Observational learning (also known as vicarious learning, social learning, or modeling) is a type of learning that occurs as a function of observing, retaining and replicating novel behavior executed by others. It is argued that reinforcement has the effect of influencing which responses one will partake in, more than it influences the actual acquisition of the new response.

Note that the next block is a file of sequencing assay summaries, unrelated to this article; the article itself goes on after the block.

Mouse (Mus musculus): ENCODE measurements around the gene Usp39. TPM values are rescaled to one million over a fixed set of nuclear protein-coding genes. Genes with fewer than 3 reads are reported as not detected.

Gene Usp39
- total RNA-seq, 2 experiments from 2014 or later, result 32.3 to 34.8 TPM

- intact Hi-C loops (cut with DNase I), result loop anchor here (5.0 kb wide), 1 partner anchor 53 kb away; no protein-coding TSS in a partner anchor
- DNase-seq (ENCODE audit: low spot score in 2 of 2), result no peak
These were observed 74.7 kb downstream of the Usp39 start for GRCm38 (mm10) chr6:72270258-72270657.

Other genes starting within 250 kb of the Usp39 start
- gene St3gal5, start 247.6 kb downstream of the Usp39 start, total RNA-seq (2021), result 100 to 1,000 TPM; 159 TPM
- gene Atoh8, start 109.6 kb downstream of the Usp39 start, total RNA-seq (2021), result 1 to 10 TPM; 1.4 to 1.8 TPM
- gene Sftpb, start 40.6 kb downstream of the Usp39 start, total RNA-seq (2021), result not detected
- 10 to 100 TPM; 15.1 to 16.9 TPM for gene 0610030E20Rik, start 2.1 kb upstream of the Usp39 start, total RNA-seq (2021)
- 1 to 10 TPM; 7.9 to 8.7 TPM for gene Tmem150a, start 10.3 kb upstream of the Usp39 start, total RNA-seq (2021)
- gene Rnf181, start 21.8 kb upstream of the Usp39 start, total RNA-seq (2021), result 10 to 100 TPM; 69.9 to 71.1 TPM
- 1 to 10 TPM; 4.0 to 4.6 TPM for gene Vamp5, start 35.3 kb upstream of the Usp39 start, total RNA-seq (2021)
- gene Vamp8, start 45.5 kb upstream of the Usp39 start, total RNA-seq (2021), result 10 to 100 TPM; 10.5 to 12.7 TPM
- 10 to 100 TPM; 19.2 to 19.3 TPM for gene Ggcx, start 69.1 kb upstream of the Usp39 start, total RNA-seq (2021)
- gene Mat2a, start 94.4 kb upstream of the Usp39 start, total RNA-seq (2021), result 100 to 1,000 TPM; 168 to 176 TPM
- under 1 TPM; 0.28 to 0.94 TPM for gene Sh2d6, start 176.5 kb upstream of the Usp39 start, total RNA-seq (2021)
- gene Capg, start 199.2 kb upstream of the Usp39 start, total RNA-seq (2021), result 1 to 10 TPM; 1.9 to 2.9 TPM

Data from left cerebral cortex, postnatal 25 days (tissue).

Although observational learning can take place at any stage in life, it is thought to be of greater importance during childhood, particularly as authority becomes important. The best role models are those a year or two older for observational learning. Because of this, social learning theory has influenced debates on the effect of television violence and parental role models.